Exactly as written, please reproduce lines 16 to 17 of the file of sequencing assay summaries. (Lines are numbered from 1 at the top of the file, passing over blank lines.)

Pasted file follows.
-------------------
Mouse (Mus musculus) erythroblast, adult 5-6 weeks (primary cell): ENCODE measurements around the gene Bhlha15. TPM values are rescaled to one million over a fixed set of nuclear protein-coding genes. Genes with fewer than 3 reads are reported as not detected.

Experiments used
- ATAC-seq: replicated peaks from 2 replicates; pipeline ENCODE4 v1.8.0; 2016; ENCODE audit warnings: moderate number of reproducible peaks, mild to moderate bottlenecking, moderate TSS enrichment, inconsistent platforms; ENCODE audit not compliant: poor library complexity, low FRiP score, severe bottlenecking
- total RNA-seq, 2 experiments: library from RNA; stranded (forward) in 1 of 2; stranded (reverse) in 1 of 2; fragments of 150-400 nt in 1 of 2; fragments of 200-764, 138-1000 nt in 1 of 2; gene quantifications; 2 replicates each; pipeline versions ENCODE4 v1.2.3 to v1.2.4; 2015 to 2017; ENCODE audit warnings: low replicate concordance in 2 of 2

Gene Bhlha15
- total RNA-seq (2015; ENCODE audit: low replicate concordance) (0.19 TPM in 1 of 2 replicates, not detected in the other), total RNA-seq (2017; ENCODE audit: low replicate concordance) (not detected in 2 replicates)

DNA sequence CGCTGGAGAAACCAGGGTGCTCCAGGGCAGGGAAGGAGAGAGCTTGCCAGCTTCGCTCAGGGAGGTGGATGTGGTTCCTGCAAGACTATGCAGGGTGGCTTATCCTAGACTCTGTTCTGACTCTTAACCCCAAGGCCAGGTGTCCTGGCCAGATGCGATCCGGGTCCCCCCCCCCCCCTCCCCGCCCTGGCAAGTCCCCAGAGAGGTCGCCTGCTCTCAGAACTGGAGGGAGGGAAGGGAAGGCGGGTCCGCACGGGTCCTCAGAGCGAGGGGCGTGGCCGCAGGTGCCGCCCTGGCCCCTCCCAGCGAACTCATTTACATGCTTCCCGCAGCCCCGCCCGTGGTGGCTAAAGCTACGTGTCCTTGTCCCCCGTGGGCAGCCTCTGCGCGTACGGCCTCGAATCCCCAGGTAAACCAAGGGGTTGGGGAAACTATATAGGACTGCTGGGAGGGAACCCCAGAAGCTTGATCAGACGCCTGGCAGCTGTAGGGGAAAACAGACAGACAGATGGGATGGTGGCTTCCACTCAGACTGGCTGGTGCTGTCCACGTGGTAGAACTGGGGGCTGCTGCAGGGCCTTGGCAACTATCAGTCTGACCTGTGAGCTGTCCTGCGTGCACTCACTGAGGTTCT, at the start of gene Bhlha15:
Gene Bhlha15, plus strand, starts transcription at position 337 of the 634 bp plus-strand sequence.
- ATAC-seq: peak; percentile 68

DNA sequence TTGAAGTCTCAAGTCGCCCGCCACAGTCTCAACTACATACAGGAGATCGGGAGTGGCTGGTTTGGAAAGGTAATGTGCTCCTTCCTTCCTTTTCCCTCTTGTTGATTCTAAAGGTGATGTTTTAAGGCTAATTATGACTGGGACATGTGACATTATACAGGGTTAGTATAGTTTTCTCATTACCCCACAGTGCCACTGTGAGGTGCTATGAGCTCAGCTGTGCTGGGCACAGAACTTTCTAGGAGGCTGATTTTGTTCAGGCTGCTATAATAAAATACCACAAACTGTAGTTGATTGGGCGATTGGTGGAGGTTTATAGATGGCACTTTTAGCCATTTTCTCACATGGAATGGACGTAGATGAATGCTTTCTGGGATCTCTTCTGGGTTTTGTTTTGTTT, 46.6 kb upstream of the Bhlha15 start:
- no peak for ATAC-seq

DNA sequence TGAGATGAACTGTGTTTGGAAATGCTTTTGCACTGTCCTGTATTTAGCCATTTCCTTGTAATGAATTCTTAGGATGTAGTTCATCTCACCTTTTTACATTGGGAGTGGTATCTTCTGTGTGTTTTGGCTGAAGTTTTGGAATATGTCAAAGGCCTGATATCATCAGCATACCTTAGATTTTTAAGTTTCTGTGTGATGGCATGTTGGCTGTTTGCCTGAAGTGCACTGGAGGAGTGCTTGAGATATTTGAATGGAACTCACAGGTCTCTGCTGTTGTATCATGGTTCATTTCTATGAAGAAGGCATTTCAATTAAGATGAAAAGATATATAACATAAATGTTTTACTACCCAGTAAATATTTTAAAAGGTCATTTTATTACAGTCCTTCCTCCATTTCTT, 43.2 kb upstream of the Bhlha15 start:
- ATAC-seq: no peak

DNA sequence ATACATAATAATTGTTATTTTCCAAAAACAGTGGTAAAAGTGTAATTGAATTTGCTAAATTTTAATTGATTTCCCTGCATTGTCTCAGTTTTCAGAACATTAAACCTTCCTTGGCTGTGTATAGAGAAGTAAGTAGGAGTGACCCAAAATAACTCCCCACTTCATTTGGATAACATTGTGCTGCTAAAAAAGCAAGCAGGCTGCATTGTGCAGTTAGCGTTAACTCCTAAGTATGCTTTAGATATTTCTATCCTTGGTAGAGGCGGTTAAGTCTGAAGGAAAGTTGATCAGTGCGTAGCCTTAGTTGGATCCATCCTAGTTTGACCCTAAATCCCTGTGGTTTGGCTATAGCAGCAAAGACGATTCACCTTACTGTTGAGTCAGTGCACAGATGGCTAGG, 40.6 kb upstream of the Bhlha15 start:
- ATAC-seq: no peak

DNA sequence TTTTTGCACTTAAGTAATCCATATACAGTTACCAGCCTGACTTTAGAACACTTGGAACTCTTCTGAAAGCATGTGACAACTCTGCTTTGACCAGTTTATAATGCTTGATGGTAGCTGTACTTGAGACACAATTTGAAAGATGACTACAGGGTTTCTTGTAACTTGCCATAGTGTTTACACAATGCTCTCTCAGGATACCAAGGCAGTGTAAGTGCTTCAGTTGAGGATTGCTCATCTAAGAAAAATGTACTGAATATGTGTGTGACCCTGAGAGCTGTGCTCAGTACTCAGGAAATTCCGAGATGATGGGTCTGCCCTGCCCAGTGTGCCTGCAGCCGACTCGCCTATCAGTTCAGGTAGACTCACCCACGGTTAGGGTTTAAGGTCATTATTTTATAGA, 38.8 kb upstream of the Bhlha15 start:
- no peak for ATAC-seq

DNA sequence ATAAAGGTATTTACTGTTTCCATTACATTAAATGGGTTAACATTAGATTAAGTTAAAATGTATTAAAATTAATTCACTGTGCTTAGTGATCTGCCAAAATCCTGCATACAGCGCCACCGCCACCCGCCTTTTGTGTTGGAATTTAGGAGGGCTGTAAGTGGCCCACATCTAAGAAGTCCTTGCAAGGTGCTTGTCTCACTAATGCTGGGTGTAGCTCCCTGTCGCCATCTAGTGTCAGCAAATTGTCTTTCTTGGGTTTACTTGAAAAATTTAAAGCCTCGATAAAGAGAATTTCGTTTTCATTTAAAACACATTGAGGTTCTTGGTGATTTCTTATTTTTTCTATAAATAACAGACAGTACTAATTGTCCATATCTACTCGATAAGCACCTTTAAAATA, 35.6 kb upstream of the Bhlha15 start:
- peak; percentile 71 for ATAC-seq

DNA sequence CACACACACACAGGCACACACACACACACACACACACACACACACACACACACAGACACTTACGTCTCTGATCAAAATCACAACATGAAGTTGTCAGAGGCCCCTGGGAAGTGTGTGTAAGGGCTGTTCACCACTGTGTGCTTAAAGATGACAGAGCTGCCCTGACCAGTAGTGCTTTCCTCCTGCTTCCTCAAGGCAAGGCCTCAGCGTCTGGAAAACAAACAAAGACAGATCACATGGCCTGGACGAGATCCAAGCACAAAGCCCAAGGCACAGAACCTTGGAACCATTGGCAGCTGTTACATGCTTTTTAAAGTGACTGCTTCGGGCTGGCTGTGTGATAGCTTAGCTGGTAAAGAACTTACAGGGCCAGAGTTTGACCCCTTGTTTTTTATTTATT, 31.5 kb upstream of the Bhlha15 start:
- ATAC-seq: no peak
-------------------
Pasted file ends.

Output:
DNA sequence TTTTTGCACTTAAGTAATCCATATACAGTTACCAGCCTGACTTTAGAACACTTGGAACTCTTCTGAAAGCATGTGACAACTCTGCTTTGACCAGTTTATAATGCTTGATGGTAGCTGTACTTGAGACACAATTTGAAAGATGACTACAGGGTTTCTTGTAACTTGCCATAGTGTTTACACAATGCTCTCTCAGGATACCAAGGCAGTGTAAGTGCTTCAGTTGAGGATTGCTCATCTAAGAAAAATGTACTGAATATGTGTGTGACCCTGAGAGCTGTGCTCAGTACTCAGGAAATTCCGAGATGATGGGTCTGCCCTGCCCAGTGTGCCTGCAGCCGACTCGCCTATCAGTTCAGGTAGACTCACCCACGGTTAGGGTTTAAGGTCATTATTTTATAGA, 38.8 kb upstream of the Bhlha15 start:
- no peak for ATAC-seq